Kelly Holstine from Minnesota is an active leader and urges educators to be advocates and allies in the fight against injustice.
Ever since former NFLer Colin Kaepernick took a knee during the national anthem at a football game, the field has been an open microcosm of American politics. While sports has always been divided by the lines of race, gender, and class, it was one of the first times in recent history that an athlete had stood up (or, well, knelt) against racial injustice. Undoubtedly, Kaepernick inspired a wave of resistance amongst athletes. However, it appears that his simple act of resistance has surpassed the boundaries of sport, impacting several other communities. Recently, Minnesota's Teacher of the Year Kelly Holstine knelt during a college football championship attended by none other than the United States President, Trump to "stand up for marginalized" people, ABC News reports.
Honored as State Teachers of the Year at NCAA Champ FB Game. Given platform to stand up for marginalized and oppressed people. Like many before, I respectfully kneeled during Nat’l Anthem because, “No one is free until we are all free” (MLK). #imwithkap #blacklivesmatter #LGBTQ pic.twitter.com/DimP3pBtBn— Kelly D. Holstine (she/her) (@kellydholstine) January 14, 2020
Holstine, an English and language arts teacher at Tokata Learning Center in Shakopee, was being honored as one of the State Teachers of the Year at an NCAA football championship game that took place on Monday, January 13, at the Mercedes-Benz Superdome in New Orleans. Like many athletes, when the United States' national anthem was played right before the game, the teacher decided to "take a knee," dropping down to the grass in order to kneel during the entirety of her anthem. She took to Twitter after the ceremony to explain her decision to kneel. Posting several photos of the event, including one of her kneeling, she wrote, "Honored as State Teachers of the Year at NCAA Champion Football Game. [I was] given [a] platform to stand up for marginalized and oppressed people. Like many before, I respectfully kneeled during [the national] anthem." Then quoting civil rights leader Martin Luther King Jr., she said she did so because "No one is free until we are all free."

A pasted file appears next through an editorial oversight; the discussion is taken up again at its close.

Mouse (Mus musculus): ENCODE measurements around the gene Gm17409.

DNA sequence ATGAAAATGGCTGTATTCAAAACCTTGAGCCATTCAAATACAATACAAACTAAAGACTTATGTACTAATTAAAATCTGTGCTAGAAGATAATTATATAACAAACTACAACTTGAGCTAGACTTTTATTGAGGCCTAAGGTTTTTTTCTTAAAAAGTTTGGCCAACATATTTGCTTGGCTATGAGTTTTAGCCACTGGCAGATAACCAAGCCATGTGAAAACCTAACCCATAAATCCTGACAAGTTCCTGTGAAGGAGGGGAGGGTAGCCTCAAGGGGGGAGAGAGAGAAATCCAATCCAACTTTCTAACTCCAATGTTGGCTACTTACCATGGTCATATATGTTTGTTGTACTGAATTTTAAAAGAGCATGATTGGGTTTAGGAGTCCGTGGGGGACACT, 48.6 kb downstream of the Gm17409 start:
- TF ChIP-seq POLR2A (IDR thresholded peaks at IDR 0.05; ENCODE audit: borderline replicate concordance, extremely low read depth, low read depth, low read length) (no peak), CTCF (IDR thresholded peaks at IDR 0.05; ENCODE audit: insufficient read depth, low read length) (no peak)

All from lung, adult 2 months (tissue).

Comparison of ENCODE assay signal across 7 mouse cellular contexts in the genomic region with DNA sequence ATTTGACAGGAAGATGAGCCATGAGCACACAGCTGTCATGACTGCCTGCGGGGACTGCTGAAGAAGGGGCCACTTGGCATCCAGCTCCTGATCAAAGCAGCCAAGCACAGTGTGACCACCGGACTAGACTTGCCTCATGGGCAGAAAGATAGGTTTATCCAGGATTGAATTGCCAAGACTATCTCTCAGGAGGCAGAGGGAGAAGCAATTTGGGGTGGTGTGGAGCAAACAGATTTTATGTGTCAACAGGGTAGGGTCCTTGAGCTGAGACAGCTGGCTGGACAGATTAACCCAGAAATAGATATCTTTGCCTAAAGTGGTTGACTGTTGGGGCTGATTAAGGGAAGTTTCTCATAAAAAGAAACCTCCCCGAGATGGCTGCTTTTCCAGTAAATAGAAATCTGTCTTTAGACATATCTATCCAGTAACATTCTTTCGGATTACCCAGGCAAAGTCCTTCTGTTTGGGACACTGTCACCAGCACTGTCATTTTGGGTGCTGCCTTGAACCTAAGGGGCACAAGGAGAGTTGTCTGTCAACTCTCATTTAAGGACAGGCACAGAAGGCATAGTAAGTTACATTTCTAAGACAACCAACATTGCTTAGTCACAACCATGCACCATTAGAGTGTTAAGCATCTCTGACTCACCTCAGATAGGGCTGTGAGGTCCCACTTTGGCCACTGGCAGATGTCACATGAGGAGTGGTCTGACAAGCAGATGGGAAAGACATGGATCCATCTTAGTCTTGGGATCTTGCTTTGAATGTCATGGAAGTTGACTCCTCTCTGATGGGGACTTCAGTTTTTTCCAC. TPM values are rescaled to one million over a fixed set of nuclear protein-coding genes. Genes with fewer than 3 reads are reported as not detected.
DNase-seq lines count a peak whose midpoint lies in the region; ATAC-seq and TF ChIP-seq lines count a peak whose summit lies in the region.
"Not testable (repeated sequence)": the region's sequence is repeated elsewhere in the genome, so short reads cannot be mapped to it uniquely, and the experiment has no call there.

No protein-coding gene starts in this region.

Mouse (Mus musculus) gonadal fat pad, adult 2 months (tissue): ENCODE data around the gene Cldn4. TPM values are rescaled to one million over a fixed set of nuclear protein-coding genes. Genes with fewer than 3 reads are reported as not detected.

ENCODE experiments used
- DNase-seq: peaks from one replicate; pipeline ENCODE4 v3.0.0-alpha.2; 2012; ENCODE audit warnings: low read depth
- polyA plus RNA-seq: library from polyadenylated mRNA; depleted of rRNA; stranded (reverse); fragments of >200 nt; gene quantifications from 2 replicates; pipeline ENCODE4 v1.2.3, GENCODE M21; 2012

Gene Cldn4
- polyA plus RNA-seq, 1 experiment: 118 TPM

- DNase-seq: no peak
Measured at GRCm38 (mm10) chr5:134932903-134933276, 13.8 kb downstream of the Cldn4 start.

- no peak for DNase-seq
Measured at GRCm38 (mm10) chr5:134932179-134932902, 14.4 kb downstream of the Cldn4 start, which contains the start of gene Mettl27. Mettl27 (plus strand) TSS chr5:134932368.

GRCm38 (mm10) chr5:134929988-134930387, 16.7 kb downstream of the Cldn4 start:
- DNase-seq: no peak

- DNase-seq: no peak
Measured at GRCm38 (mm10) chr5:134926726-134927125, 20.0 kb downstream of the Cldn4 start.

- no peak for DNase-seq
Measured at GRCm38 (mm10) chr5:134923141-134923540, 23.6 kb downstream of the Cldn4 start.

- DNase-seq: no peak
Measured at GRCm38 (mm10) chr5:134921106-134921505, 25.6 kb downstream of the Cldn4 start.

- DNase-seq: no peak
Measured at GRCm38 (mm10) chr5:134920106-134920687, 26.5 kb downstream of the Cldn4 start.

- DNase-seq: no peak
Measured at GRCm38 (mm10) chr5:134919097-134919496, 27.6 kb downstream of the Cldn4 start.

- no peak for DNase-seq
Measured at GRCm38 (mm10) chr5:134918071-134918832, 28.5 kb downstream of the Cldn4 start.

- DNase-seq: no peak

But the real kicker was that President Trump and first lady Melania Trump were also in attendance. Trump, like the NFL, has had major gripes with Kaepernick and his fellow athletes who chose to join the ex-NFLer in protest. There is no doubt that witnessing a teacher, especially one being awarded for her skill and impact as an educator, kneel came as a huge hit to his ego. Though he is yet to Tweet about the incident, one can only imagine the embarrassment he felt. Holstine has been outspoken and loud about her activism in the past. In October last year, she led a TED talk titled Educators must be more than allies, in which she urged teachers to be more than just learning aides and instead, become advocates well. She asserted, "Allies are wonderful and we need them, but it is not enough for educators to just be allies. We need them to be advocates too." Holstine persuaded fellow educators to leave their comfort zones and "stand up for all of the human beings who are being marginalized or oppressed." It seems that this is one dedicated teacher who definitely practices what she preaches.